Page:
Surviving A Layoff In Unprecedented Times
If you have been laid off, you’re not alone. This year has been one for the record books. The American Economy was shut down almost overnight because of fear and panic related to COVID-19. The week ending March 28, 2020, a record-breaking 6.6 million Americans applied for unemployment benefits caused by the virtual shutdown of our nation. Worse yet, this was the second consecutive week of record-setting unemployment claims. (Carmen, 2020) Before that, the record was just under 700,000 claims filed in a single week in October 1982. (Cox, 2020)
The unexpected stress of dealing with a layoff combined with the issues of COVID-19 may have you feeling overwhelmed. Much of the anxiety stems from unknown or undetermined variables. The good news is that there are steps you can take to help you survive and set yourself up for future successes.
Take One Step At A Time
Do not make rash decisions. Leave your job gracefully and with respect for your employer. Everyone is dealing with the shock of these unprecedented times. Your employer could not have foreseen COVID-19 coming, and no business is immune to its effects. Your old boss can be a valuable resource when you are looking for a new job.
Determine Your Living Expenses
Tough times require us to make difficult decisions. Stress and anxiety decrease when you have accurate and timely information, so you can make educated decisions. Knowing what your expenses are will help you determine how much income you need each month to survive. Now you can decide whether you need to find a temporary job while you search for employment in the field you are qualified for.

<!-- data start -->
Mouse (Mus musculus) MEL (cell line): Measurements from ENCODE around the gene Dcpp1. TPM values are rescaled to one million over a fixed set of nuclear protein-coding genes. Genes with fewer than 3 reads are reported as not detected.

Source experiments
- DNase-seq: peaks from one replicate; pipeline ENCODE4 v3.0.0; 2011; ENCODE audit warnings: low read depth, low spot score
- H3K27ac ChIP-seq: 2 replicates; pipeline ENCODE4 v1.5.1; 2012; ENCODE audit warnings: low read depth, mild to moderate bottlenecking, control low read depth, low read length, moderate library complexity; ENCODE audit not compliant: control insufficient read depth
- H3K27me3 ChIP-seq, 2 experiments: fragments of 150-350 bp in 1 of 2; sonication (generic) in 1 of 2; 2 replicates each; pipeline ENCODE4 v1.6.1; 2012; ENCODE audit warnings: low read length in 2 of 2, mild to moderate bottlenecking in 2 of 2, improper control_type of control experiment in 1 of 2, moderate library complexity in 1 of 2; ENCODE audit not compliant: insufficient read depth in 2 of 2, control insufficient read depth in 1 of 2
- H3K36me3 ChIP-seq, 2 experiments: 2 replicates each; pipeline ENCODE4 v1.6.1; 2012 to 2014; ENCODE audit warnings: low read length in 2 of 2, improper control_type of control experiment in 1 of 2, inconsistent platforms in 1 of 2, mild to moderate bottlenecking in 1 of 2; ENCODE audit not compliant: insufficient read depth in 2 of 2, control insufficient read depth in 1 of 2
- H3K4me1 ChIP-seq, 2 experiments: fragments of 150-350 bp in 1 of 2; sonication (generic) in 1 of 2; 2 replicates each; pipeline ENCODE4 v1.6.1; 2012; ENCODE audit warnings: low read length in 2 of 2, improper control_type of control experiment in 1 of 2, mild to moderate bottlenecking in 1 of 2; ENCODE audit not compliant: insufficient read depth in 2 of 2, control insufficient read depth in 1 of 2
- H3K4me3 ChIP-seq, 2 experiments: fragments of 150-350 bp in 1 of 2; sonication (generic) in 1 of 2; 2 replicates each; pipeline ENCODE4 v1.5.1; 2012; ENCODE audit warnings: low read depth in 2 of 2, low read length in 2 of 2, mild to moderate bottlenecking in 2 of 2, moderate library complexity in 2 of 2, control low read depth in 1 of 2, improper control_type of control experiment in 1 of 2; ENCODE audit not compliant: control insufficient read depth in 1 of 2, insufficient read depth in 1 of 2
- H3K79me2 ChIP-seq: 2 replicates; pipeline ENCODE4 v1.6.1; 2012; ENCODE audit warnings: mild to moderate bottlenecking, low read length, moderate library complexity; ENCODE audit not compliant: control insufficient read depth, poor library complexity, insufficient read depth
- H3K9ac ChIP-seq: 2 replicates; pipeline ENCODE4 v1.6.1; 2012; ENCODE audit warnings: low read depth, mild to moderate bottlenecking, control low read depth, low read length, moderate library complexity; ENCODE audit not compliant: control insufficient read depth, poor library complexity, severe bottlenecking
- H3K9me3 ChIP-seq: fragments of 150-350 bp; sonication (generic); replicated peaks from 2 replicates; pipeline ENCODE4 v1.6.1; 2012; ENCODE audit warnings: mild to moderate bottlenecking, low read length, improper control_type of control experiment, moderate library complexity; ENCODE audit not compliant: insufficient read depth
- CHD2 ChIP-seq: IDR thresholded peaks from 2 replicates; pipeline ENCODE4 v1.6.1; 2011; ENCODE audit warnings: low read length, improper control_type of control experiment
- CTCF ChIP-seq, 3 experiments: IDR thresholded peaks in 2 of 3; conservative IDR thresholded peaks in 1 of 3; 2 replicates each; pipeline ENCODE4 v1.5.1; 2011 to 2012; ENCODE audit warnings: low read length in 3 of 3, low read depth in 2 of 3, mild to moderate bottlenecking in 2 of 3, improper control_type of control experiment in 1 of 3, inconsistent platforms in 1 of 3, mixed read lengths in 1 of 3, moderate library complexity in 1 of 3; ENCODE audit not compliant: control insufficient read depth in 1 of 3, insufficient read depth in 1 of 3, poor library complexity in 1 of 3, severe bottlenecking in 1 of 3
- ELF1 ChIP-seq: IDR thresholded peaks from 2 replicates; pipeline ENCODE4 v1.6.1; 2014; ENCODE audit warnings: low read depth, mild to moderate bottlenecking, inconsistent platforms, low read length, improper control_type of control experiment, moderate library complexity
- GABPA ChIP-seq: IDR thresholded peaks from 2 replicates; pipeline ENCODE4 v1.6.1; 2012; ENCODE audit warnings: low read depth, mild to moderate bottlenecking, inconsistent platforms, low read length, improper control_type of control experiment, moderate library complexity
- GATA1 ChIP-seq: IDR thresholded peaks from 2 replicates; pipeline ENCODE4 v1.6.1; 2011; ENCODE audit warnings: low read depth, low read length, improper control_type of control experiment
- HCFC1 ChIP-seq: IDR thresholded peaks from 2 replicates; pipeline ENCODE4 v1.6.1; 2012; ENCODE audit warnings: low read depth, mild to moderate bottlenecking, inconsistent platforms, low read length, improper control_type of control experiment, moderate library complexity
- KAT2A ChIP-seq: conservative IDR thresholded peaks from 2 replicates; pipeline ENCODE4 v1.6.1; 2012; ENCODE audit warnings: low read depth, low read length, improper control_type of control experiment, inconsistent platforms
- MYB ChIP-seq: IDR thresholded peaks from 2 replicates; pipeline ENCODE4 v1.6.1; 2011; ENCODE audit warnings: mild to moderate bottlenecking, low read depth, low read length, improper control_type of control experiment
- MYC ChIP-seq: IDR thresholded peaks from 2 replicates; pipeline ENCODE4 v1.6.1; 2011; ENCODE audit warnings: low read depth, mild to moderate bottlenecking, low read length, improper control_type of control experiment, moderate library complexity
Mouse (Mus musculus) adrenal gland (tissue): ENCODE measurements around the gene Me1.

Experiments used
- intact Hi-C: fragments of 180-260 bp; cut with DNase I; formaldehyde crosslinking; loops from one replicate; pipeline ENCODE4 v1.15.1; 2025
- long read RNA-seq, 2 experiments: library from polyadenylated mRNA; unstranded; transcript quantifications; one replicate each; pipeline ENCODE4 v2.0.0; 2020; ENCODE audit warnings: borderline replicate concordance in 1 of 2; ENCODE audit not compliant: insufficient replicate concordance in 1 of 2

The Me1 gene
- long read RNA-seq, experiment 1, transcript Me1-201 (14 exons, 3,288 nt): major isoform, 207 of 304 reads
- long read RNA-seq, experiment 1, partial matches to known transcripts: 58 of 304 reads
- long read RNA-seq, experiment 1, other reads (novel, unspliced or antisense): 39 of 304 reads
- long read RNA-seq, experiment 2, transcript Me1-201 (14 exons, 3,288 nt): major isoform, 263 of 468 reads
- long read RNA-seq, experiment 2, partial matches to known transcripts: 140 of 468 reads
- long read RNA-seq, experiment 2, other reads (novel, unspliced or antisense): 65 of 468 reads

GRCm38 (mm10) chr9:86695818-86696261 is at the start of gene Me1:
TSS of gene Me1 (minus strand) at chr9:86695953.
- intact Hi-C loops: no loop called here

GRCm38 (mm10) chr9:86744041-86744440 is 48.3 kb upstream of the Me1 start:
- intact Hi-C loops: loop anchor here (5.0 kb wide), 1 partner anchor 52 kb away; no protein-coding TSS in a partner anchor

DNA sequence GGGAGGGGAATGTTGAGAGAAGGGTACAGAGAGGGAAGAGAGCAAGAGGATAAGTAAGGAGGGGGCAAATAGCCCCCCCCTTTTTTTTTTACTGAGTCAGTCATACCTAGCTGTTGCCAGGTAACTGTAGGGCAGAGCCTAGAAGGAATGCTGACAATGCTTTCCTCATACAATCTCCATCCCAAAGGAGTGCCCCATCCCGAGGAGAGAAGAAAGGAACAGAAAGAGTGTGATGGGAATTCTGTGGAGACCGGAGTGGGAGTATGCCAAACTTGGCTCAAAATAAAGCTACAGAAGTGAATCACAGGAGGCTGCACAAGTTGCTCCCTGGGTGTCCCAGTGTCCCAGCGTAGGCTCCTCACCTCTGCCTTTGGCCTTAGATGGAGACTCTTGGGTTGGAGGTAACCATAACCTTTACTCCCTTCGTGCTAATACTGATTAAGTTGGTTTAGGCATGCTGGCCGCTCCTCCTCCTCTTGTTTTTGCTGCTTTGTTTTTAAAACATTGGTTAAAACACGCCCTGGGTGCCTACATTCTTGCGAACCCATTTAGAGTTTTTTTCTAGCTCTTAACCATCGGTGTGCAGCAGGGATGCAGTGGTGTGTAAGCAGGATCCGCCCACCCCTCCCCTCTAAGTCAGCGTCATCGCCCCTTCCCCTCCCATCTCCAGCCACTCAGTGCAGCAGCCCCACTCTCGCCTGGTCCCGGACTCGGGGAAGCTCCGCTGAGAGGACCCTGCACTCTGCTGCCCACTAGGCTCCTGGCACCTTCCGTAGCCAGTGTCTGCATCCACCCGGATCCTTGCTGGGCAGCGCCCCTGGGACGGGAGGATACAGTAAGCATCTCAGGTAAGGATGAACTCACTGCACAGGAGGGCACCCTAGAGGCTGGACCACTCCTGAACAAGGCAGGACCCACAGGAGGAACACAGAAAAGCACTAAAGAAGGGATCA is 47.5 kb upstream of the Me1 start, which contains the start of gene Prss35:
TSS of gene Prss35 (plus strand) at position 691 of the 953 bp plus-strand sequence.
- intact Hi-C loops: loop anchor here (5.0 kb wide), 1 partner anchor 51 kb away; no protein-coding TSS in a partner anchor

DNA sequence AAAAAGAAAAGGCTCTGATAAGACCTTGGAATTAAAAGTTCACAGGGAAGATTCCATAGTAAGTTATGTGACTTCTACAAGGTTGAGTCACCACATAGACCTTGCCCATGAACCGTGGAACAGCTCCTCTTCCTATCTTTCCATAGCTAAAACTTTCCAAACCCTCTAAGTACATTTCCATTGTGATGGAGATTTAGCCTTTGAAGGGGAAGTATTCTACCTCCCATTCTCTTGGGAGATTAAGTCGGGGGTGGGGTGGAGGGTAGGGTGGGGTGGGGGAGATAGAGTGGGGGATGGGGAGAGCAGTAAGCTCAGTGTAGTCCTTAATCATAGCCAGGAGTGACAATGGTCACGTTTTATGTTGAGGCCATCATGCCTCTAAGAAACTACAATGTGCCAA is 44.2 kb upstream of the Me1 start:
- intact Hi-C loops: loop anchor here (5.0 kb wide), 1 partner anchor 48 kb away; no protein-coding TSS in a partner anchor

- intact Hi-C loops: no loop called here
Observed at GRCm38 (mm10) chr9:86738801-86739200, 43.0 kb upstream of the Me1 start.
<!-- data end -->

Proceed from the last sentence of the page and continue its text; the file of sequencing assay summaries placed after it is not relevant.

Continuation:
Take An Inventory Of Your Resources
Create an inventory of the assets you have available that can help you meet your monthly financial obligations. Include things like savings, CDs, checking, 401(k), and any other investment accounts.
Keep in mind that through the CARES Act economic relief plan, you can withdraw up to $100,000 out of an IRA or workplace retirement plan in 2020. Usually, such a withdrawal before turning 59 ½ would carry a 10% penalty for early withdrawal. However, the CARES Act has removed that penalty if you, a spouse or a dependent, tested positive for COVID-19 or experienced negative economic consequences related to the pandemic. (Cares Act Update: More Investors Qualify for Relief, 2020)
Understand How Unemployment Benefits Work
Unemployment benefits may be available to you if you lose your job through no fault of your own such as being laid off. The amount and duration of unemployment payments vary from state to state. On average, unemployment benefits replace about 40% to 45% of your weekly income. The maximum number of weeks you can receive benefits can range from 12 weeks to 26 weeks. (FileUnemployment.org, 2020)
What Are Your Health Insurance Options?
When you lose your job, your health insurance benefits are probably gone as well. You may be eligible for COBRA benefits. COBRA is an acronym for the Consolidated Omnibus Budget Reconciliation Act, which provides eligible employees and their dependents the option of continued health insurance coverage following the loss of a job. COBRA extends coverage for a limited time, ranging from 18 months to 36 months, depending on circumstances. COBRA may not be the best option because the cost can be high.
The CARES Act also provides a health insurance option by opening a “special enrollment” period for the federal health care exchange website (www.healthcare.gov). Act quickly because the window is only open for 60 days following the loss of your job. Other forms of health insurance may provide you a more affordable option than COBRA.
We see people in the office every week who want to retire but need to keep medical coverage, so they keep working until they are 65. Health insurance can be expensive when filling in the gap until you reach age 65 when you are eligible for Medicare.